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regex: $x =~ /\G/gc and pos ($x)

==== example: =====
use strict;
use Data::Dumper;

my $x = 'asdf';

print Dumper(pos $x);
print "OK\n" if $x =~ /\G/gc;
print Dumper(pos $x);
print "OK\n" if $x =~ /\G/gc;
print Dumper(pos $x);
pos $x = pos $x;
print "OK\n" if $x =~ /\G/gc;


==== actual output:=====
$VAR1 = undef;
OK
$VAR1 = '0';
$VAR1 = '0';
OK

===== output I expect: =====
$VAR1 = undef;
OK
$VAR1 = '0';
OK                   <---- NOTE
$VAR1 = '0';
OK
===== end =====

What is going on?  And why does "pos $x = pos $x;" seem to have a side effect?
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ext2
Asked:
ext2
1 Solution
 
holliCommented:
because pos $x = pos $x is an assignment not an comparison. what you need is pos $x == pos $x
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roee_fCommented:
What are you trying to match?
\G is used AFTER you've matched something (in a loop, usually) and you want to get what comes after it. In your snippet none of your regexps match anything in $x.
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ext2Author Commented:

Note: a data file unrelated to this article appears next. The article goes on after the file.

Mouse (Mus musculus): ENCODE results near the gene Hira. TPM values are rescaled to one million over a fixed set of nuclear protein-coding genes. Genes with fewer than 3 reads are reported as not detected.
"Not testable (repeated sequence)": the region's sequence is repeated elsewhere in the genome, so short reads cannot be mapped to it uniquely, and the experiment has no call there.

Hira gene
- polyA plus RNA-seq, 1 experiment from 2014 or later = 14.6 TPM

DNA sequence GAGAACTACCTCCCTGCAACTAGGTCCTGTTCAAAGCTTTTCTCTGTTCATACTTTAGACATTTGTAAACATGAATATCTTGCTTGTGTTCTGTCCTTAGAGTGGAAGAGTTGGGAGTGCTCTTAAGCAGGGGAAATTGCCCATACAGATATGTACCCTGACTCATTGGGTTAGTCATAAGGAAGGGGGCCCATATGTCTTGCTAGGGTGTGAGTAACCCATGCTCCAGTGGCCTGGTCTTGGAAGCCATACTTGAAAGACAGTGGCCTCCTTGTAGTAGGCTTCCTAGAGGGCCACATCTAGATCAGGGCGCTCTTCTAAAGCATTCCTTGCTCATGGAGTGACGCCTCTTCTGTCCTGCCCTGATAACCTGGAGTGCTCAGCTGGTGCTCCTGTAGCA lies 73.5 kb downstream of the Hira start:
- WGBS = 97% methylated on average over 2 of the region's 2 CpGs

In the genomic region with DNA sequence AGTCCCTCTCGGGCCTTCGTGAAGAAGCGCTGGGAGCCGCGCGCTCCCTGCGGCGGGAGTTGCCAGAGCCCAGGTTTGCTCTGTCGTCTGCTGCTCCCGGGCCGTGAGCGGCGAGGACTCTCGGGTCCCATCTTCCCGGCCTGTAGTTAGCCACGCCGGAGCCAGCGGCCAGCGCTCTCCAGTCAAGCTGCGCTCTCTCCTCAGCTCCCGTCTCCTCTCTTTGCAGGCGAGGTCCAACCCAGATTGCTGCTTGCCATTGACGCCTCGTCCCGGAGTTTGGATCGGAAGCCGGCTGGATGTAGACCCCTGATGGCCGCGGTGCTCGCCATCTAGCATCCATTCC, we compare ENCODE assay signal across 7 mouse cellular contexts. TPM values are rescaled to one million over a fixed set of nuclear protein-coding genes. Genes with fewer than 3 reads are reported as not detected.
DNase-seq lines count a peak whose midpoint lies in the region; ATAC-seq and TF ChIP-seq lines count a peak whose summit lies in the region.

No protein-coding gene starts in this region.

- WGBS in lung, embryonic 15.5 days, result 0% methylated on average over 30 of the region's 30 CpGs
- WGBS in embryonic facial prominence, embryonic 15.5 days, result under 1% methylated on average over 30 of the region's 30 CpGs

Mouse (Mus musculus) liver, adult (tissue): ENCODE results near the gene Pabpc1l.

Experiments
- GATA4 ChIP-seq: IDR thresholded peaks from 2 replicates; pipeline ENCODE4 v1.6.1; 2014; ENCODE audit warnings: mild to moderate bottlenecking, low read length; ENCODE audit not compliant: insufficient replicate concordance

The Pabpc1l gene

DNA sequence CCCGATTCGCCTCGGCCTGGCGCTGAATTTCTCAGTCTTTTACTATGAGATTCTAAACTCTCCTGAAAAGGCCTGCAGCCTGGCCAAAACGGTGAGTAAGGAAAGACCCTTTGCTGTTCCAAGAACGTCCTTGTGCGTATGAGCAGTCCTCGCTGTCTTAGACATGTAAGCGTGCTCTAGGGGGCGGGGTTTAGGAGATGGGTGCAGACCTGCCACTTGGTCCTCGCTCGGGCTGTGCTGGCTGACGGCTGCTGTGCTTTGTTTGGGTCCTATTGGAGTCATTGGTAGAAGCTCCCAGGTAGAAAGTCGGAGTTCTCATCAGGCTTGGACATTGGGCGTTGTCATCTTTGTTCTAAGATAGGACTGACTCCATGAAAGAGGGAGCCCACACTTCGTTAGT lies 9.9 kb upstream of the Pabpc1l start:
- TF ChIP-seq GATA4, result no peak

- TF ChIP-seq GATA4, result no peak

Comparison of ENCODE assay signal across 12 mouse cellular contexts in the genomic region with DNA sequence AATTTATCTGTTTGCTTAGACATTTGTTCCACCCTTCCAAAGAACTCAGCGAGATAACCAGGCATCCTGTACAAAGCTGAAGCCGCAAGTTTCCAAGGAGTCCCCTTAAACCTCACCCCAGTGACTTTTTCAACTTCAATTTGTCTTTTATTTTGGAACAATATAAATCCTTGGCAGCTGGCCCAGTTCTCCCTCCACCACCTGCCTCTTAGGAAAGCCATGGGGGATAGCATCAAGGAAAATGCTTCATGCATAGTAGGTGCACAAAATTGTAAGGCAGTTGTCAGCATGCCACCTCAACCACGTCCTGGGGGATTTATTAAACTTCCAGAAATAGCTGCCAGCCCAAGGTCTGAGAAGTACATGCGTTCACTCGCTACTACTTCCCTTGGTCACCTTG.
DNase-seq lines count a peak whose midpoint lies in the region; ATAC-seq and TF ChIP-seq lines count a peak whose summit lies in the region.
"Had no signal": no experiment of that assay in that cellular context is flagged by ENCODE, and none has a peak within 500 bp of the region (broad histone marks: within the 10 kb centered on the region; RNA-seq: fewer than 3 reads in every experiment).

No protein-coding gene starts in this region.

The code is correct.  It is not intended to be useful, but it is a test case for regex behavior.

After having reread the sections on pos, \G, and /../gc in Mastering Regular Expressions, 2nd ed, Jeffrey Friedl (pp.~313, 129), what I think is occuring is a somewhat obscure "forced bump-ahead" behavior of /../g that is invoked by Perl to prevent an infinite loop (p. 129).  For example,

  my $x = 'abcde';
   $x =~ s/x?/!/g;
   print $x;

does in fact complete.  It prints "!a!b!c!d!e!".

On the other hand,

   my $x = 'abcde';
   $x =~ s/\Gx?/!/g;
   print $x;

prints "!abcde".  This is because \G matches only at the end of the previous match rather than the beginning of the next match.  When the forced bump-ahead occurs (as it does here), these two locations are not equivalent, so the match on \G fails for all but the first iteration.